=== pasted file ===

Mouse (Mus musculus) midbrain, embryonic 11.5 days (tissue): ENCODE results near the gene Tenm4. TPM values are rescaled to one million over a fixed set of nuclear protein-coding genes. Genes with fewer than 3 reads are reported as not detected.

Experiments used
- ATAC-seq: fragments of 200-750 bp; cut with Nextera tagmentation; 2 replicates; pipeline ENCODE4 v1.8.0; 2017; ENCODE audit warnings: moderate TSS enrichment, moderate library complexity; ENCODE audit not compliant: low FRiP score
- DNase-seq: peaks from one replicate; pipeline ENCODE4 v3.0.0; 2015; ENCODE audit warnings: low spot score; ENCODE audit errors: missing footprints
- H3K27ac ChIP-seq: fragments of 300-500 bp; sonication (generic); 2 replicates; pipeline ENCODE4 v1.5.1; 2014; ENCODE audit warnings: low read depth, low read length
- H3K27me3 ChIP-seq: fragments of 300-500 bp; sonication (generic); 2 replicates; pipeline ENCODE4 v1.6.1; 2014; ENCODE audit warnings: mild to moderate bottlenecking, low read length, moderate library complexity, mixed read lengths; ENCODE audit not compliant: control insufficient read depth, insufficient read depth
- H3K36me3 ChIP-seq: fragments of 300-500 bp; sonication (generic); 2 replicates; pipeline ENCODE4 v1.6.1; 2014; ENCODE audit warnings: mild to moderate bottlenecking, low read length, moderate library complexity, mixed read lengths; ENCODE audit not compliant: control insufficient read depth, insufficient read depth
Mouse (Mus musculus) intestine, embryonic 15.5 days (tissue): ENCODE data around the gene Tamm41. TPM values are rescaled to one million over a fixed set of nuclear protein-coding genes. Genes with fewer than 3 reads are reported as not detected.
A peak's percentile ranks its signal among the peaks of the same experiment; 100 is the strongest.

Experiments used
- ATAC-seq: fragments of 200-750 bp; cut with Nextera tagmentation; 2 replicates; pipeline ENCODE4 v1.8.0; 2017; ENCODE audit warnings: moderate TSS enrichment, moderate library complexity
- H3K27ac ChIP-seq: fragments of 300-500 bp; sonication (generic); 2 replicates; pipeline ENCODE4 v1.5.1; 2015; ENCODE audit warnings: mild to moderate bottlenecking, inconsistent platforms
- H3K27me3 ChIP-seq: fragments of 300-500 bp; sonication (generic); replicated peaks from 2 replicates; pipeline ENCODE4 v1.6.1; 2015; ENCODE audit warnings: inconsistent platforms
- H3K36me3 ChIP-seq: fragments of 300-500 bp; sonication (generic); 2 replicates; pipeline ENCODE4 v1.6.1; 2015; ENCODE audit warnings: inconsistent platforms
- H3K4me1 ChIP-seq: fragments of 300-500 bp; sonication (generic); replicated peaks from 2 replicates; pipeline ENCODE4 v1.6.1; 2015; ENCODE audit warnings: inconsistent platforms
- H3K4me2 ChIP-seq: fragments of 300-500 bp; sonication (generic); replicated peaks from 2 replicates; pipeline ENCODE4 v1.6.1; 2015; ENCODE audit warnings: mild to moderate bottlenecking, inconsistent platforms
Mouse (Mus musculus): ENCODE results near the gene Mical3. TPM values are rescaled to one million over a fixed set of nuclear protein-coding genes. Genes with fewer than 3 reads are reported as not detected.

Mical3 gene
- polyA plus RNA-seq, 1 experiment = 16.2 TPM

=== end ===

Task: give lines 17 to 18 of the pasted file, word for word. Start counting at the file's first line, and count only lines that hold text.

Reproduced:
Mouse (Mus musculus): ENCODE results near the gene Mical3. TPM values are rescaled to one million over a fixed set of nuclear protein-coding genes. Genes with fewer than 3 reads are reported as not detected.

Mical3 gene